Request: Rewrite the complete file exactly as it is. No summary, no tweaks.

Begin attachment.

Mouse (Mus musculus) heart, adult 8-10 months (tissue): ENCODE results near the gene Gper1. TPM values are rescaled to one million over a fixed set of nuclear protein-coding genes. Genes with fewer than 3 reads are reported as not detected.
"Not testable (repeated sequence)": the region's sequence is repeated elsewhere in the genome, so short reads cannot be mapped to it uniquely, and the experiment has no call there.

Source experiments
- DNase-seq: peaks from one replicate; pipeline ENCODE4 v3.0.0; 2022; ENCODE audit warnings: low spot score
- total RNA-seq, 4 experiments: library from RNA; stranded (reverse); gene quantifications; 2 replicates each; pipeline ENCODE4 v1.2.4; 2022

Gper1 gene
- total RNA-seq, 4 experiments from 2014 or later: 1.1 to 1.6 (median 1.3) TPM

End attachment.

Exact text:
Mouse (Mus musculus) heart, adult 8-10 months (tissue): ENCODE results near the gene Gper1. TPM values are rescaled to one million over a fixed set of nuclear protein-coding genes. Genes with fewer than 3 reads are reported as not detected.
"Not testable (repeated sequence)": the region's sequence is repeated elsewhere in the genome, so short reads cannot be mapped to it uniquely, and the experiment has no call there.

Source experiments
- DNase-seq: peaks from one replicate; pipeline ENCODE4 v3.0.0; 2022; ENCODE audit warnings: low spot score
- total RNA-seq, 4 experiments: library from RNA; stranded (reverse); gene quantifications; 2 replicates each; pipeline ENCODE4 v1.2.4; 2022

Gper1 gene
- total RNA-seq, 4 experiments from 2014 or later: 1.1 to 1.6 (median 1.3) TPM